It is not just you. Your observation is spot on. I am being driven crazy by the terminology and layer upon layer of details and caveats/stipulations/debates amongst those supposedly “in-the-know” about computer audio and how it should be or needs to be done. One audiophile will profess with authority how a usb connection is total garbage for a server/streamer, while the next guy says “nope” it isn’t. And debates like that are the least of my concerns at this point. After following this stuff for a while, I’ve learned a thing or two. I disagree with the “USB is always crap” crowd. But most frustrating is that I’ve found no one so far that speaks about CA in terms that are plain-spoken instead of computer-ease. I’m beginning to tease it out for myself, but it should not take so much effort and time. It’s a shame that among those with a great command of the topic, so few are willing or able to explain it in terms any audiophile could grasp. Messaging with a fellow audiophile on the topic, he said to me with a straight face: ” The issue with Roon is that unless it is being run with HQ Player, the native Roon renderer isn’t as good as the Aurender renderer/hardware combo.” That sounds like audio talk. Not. It almost seems like intentional subterfuge. Lol. It’s not like we are an unmotivated bunch. Many of us very much want to learn the topic so we can make informed buying decisions in pursuit of better and better audio experiences in our rooms. And despite being highly motivated the learning is difficult because the teaching is, IMO, quite poor. Or, alternatively, to quote a wise man, “maybe it’s just me.”

    • Rick Higgin says:

      I began studying Basic Electronics in the U. S. Navy, in January, 1968. Continued, re – studied several times, since then. Initially, had seen tubes; transistor circuits weren’t sophisticated, yet. Didn’t know between components, couldn’t tell a resistor from a capacitor from an inductor. Had a vague idea what a large, heavy transformer was. And yet: I encourage you, everyone to LISTEN to systems, in an Audio Salon, an environment as close as possible to yours!

  5. Dan Rubin says:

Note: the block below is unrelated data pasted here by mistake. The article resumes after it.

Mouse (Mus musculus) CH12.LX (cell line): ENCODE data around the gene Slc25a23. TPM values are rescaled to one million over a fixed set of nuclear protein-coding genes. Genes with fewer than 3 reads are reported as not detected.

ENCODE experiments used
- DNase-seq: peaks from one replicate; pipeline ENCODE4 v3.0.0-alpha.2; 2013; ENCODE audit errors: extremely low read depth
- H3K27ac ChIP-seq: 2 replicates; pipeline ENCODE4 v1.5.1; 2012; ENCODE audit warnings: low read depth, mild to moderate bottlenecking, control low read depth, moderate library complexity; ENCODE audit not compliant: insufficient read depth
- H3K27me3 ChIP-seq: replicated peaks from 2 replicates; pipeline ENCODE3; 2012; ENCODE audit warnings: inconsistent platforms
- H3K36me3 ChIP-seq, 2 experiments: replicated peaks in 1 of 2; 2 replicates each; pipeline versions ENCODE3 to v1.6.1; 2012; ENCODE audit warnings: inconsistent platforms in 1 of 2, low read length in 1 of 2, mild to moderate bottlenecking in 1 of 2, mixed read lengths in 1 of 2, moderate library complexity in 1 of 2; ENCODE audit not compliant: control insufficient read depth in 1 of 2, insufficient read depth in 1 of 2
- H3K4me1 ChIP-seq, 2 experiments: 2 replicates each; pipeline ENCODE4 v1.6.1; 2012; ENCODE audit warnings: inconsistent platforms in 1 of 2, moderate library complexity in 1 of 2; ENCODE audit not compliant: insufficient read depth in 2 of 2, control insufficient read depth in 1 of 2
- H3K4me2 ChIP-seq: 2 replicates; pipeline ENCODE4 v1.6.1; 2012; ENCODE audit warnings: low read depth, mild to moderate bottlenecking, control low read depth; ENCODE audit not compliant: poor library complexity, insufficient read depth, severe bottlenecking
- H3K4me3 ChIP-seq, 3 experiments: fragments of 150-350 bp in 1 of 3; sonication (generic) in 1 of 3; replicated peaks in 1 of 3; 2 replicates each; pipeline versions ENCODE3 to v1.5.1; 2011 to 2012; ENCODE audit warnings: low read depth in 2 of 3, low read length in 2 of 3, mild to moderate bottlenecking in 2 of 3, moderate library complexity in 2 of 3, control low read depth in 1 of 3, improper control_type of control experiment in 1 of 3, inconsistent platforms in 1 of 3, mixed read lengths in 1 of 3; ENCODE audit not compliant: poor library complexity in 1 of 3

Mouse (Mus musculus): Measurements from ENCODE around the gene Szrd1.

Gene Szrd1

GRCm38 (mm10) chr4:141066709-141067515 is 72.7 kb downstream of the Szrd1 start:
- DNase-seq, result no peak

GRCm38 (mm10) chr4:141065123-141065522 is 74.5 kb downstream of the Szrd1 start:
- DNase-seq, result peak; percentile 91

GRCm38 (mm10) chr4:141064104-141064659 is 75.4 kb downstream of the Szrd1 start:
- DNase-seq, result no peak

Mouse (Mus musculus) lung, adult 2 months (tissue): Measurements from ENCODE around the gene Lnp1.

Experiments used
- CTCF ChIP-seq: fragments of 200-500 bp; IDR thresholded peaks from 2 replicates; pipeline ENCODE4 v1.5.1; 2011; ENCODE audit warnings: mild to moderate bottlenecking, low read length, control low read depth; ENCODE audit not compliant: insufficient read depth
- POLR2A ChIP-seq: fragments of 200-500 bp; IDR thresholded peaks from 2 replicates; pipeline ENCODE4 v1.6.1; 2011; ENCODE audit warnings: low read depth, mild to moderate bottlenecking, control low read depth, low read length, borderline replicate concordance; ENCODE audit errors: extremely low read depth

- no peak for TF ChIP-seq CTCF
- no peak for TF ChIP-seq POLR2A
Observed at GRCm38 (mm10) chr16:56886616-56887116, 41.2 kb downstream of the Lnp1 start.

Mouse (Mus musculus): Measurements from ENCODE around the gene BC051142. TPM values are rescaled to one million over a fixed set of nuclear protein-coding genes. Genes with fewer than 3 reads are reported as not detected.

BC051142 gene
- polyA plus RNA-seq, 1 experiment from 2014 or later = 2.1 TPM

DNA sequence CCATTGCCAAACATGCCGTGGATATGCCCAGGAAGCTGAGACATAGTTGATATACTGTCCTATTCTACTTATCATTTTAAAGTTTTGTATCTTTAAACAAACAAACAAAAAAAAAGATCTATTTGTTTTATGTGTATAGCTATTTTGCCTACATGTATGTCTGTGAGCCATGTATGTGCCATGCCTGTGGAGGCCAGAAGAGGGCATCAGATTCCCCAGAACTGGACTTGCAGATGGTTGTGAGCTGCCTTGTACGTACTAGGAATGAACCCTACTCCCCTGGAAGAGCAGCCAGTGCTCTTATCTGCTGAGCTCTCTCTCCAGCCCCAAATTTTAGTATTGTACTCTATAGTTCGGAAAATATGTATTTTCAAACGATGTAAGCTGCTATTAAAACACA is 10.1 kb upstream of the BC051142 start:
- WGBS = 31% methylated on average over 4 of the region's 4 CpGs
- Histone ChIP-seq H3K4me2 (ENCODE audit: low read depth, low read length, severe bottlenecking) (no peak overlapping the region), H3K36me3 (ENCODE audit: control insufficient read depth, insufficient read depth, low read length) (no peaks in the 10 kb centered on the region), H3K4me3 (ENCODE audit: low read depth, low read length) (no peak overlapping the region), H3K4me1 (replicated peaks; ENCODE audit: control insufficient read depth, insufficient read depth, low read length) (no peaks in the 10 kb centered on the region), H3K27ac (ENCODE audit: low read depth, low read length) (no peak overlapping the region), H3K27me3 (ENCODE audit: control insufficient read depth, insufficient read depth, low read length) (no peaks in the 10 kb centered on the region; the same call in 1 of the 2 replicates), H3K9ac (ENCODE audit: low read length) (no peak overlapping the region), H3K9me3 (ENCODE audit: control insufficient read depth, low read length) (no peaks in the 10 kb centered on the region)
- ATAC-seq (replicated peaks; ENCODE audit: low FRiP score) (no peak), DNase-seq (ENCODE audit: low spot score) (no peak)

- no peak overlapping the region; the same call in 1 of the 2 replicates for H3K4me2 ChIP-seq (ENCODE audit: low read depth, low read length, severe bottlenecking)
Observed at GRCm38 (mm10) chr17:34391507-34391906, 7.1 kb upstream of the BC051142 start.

Excellent comments, very well said. I’m giving thought to trying to come up with a simplified, plainspoken overview of the category myself, not because I’m the right person for the job but because somebody has to do it.


    • Dallas says:

      Please do! I’ve avoided CA because of the complexity. Too me the headaches weren’t worth any benefits I might have received.

  6. Victor Emanoel says:

    Have you tried Windom ?

  7. Fahad says:

    Hi, can I stream music via my phone through streaming apps like Deezer? Airplay etc.?

    • Fahad, The DirectStream DAC is capable of streaming through its Bridge Network input, hard wired ethernet connection required. It is capable of accepting streams from Tidal, Spotify, Qobuz and also act as a Roon endpoint. Unfortunately we don’t have compatibility with Deezer or Airplay at this time.

  8. Rick Higgins says:

    It’s time for me to completely update my audio system, this time to CD, SACD. I like the Dudes, `Dude – ettes,’ at PS Audio, their CD Transport has received fine reviews, there recently was a sale, therefore I took advantage of this. Straight PS Audio, I’m suspicious of mixing brands unless necessary; for example, the forthcoming PS Audio speakers are not quite yet available {I’m old – I hope that they pick up the pace! It’s been years!}, & there’s no immediate design for subwoofers. I also, `threw in’ the P20 Power Regenerator {figurately – it’s heavy!}, `The Regurgitator,’ their I2S connector between the Transport & the top DAC, then Balanced XLR’s between the audio analog components / stages. {Isn’t this what the, Z Z Top recording, “Stages,” is concerned with?} Also purchased, for you streaming buffs, {And, we know who you are!} the Network, Bridge Option Input Card. Because there are some things that I simply can’t find, to buy! When this is finally installed, you’ll know – I’ll just turn up the Subs, a bit! Or, could be the next, San Andreas!

  9. Turbo says:

    Actually, saying the DS DAC output stage is passive is kind of misleading. There is a transformer on the back that blocks DC. And some might argue, some ultrasonic content. And yes that is a passive output device. But the actual low pass filtering d/a conversion, the important part, occurs in a high speed op amp array (4x/channel) that drives the transformer.